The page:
SINGAPORE - A regular eye check for glaucoma last year led Tampines GRC MP Baey Yam Keng to discover that he had nose cancer.
Mr Baey, who is also Senior Parliamentary Secretary for Transport, was found to have a small area of limited vision in his right eye and was later referred to a ear, nose and throat specialist.
A scope found a growth in his right nasal passage and a biopsy later showed that the tumour was cancerous.
While the 51-year-old was initially calm about the cancer diagnosis, he worried about how he would pull through and what his chances of survival were like if it were late-stage cancer.
He says: "The oncologist had explained to me the treatment plans for early-, middle- and late-stage cancer, so I was worried it would be stage two or later and had to undergo chemotherapy, which would be harsher on the body."
When he found out that he had stage one nose cancer and did not need to undergo chemotherapy, he was relieved.
Most tormenting ordeal
But he had to extract five teeth, in what he dubbed his "most tormenting ordeal", to prepare for radiation therapy.
The removal of teeth before radiation in the head and neck region is often recommended to reduce the risk of osteonecrosis of the jaws after radiation. Osteonecrosis is a condition in which there is a loss of blood flow to bone tissue, causing the bone to die.
Radiation might also cause the jaws to stiffen, which may make it difficult to brush one's teeth at the extreme ends in the mouth.
"It was a traumatic experience. I had only had one extraction done my whole life and this was five extractions at one go, so I was afraid," he says with a laugh.
He started radiation therapy in December last year and underwent five sessions a week for 6½ weeks.
While each session lasted just seven minutes and was generally painless, driving to and from the hospital every morning took a toll on him.
Friends stepped in to ferry him. "It helped a lot because I didn't need to drive, park and walk to the radiation centre and back," he says.
Mr Baey felt well enough to attend meetings after the radiation therapy. "Luckily, it was year-end, so the workload was lighter and I was able to rest more," he says.
Losing the sense of taste and about 4kg
But he struggled with the side effects of radiation, which included dryness in the mouth, ulcers and a loss of taste.
Eating was a chore. He remembers eating a bao with pork filling and it was "completely tasteless" to him. He also had to eat foods such as porridge and soup due to the dryness in his mouth. "Even then, the porridge and soup tasted like plain water to me," he says.
His wife's appetite was also affected at mealtimes when she saw him "eating dreadfully", he says.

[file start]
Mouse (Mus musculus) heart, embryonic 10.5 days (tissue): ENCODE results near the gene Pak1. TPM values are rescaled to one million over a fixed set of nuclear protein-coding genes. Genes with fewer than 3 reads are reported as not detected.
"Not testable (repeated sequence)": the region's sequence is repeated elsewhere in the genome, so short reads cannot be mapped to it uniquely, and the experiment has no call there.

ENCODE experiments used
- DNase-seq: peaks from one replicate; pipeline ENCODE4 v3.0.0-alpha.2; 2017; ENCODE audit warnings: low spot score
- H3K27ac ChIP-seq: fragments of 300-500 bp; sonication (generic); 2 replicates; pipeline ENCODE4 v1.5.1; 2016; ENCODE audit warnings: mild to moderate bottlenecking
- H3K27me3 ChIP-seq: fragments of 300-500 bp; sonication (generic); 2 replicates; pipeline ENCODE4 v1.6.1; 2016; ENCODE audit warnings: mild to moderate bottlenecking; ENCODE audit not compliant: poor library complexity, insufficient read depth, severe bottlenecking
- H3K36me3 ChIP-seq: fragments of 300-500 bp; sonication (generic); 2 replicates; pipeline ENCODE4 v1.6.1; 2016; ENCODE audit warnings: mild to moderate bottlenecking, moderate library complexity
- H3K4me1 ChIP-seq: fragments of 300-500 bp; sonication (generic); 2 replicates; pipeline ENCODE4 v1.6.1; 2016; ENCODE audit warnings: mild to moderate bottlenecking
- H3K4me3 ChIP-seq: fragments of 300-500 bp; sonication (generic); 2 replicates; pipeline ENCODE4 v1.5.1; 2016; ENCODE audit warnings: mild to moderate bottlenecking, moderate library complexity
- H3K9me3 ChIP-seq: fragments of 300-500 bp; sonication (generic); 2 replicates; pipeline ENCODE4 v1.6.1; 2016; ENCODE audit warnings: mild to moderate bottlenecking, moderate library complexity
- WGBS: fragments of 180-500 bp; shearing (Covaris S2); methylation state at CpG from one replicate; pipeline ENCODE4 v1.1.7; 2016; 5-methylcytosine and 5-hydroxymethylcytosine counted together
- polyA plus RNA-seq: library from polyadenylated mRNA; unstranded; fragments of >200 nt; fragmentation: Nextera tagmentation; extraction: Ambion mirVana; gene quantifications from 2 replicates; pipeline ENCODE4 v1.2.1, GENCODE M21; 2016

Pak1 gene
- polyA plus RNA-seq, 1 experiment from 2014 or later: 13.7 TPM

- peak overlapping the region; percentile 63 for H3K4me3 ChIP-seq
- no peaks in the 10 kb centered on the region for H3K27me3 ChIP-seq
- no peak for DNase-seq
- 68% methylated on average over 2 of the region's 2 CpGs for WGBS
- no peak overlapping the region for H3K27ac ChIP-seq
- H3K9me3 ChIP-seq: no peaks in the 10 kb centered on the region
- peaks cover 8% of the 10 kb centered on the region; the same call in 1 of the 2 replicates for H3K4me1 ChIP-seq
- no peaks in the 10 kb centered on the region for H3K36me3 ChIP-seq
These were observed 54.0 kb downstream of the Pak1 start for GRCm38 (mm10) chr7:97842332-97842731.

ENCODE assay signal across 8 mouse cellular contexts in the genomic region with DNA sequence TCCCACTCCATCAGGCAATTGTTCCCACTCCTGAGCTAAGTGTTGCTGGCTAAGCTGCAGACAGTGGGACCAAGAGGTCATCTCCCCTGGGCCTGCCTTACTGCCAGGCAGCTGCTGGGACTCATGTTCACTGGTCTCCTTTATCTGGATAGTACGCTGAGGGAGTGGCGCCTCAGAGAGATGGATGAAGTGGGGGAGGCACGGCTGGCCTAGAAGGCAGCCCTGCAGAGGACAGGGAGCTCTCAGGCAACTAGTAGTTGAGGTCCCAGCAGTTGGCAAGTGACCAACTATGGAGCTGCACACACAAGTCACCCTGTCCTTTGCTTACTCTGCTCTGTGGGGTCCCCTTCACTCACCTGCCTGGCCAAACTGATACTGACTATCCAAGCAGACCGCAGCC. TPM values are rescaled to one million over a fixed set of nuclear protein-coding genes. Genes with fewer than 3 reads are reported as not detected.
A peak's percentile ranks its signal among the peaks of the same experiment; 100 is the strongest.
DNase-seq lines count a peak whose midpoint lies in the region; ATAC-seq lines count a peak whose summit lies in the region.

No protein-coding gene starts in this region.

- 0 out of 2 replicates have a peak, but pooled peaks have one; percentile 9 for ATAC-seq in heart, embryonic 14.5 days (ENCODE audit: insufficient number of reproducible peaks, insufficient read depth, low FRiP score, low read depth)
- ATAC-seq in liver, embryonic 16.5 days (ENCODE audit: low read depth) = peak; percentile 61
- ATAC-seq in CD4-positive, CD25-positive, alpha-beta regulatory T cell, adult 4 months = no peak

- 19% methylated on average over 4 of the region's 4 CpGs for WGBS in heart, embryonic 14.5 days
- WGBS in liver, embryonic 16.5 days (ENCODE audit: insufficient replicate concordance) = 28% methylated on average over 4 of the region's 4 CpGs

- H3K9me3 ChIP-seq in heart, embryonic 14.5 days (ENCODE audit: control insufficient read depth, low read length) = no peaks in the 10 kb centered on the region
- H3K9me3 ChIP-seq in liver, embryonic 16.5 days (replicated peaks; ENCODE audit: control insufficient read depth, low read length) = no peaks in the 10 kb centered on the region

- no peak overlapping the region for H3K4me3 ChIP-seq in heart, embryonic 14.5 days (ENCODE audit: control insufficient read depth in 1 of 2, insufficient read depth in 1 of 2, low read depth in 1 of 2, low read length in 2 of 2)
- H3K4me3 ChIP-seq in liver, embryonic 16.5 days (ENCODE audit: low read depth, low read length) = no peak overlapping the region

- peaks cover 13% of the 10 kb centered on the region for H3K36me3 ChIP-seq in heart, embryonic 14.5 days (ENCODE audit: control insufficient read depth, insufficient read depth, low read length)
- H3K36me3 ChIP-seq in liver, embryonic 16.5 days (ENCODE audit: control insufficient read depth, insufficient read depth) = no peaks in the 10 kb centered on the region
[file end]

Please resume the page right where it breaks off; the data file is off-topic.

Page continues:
"I tend to eat very fast, but every mouthful took a great effort and I became the slowest eater at home," adds Mr Baey.
At one point, he had to take Panadol every four hours to relieve the pain from his ulcers.
Mr Baey's wife Lim Hai Yen's appetite was also affected at mealtimes when she saw him "eating dreadfully", he says. ST PHOTO: DESMOND FOO
During the last phase of radiation, the skin on his neck darkened so much that it looked sunburnt.
By the end of February, much of his sense of taste and saliva returned and he was able to enjoy his food again.
But last month, he experienced a slight change in his taste buds again. He now has an aversion to fatty and oily food and has lost about 4kg.
At a check-up late last month, the doctor found that the tumour was no longer visible.
Mr Baey also underwent an MRI and blood test last Thursday to confirm that all the cancer cells have been killed. He will receive his results on Thursday (April 21).
As a result of the radiation therapy, he has to go for dental checks regularly. He also sees a speech therapist every three months to ensure his jaw and tongue remain flexible.
He decided to make his diagnosis public in January this year because of Edusave award ceremonies later that month. He was supposed to present awards to almost 1,000 students over a few weekends.
"I had to take things slow and absent myself from some constituency activities because I knew I wouldn't be able to stretch myself the whole day," says Mr Baey.
He also did not want people to worry or speculate what was happening to him should they notice signs such as his weight loss.
Despite his condition, he has not missed a single Meet-the-People Session. He also resumed house visits last month when he felt well enough.
His wife Lim Hai Yen, 51, says: "My only complaint of him, if any, is that he is too hardworking. So, this is a timely reminder to take things slow."
Encouragement from cancer survivors
Having support from family and friends has helped Mr Baey.